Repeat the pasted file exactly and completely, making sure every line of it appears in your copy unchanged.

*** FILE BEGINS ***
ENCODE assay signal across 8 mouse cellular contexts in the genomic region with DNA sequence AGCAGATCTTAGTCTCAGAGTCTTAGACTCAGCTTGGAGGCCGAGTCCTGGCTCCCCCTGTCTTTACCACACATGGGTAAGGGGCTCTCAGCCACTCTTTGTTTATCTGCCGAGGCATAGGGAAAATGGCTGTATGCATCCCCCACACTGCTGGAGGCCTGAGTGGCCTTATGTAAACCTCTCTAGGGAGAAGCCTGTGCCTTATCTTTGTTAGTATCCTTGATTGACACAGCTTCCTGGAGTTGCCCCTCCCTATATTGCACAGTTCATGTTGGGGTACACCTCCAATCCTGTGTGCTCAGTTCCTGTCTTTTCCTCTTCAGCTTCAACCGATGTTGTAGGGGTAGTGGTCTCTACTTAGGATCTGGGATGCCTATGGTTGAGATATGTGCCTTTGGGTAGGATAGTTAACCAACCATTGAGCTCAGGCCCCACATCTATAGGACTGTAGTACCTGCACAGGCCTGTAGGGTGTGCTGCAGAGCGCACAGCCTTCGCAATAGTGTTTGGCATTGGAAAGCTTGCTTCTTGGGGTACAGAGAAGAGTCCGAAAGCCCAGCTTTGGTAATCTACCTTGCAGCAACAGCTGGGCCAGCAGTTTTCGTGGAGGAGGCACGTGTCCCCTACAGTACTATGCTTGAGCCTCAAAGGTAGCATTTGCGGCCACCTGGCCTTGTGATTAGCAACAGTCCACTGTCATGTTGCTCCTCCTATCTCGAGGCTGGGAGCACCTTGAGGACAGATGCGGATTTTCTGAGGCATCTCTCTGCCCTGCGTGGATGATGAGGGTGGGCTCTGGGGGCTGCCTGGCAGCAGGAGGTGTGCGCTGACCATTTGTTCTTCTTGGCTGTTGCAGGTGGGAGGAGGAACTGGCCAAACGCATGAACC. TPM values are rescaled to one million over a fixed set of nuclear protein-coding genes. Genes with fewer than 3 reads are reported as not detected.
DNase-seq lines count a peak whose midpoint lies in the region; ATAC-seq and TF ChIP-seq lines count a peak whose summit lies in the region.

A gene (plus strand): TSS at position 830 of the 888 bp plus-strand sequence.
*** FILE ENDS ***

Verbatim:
ENCODE assay signal across 8 mouse cellular contexts in the genomic region with DNA sequence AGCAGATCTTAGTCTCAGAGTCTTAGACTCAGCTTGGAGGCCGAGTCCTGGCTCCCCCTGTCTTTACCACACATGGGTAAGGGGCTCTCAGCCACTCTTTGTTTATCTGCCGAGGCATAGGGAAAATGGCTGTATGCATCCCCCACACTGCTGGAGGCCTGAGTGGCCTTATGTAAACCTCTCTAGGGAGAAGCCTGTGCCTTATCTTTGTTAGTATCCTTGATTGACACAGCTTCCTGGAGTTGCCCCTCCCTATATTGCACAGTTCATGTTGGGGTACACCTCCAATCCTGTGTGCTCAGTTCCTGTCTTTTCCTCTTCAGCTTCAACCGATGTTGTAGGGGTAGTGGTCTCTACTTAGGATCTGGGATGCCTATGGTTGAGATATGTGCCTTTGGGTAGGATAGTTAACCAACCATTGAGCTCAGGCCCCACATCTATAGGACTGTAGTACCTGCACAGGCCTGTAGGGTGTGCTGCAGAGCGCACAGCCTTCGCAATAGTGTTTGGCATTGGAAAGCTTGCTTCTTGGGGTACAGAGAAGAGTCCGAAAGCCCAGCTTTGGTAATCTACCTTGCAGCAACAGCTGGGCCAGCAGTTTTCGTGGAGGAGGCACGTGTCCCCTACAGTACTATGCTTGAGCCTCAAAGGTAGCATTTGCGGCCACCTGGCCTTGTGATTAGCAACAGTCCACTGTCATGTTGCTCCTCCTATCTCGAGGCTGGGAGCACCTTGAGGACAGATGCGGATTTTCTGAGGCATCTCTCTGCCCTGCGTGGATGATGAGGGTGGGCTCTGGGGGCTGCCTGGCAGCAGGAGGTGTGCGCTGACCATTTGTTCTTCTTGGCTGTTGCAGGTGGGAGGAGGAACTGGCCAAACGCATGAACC. TPM values are rescaled to one million over a fixed set of nuclear protein-coding genes. Genes with fewer than 3 reads are reported as not detected.
DNase-seq lines count a peak whose midpoint lies in the region; ATAC-seq and TF ChIP-seq lines count a peak whose summit lies in the region.

A gene (plus strand): TSS at position 830 of the 888 bp plus-strand sequence.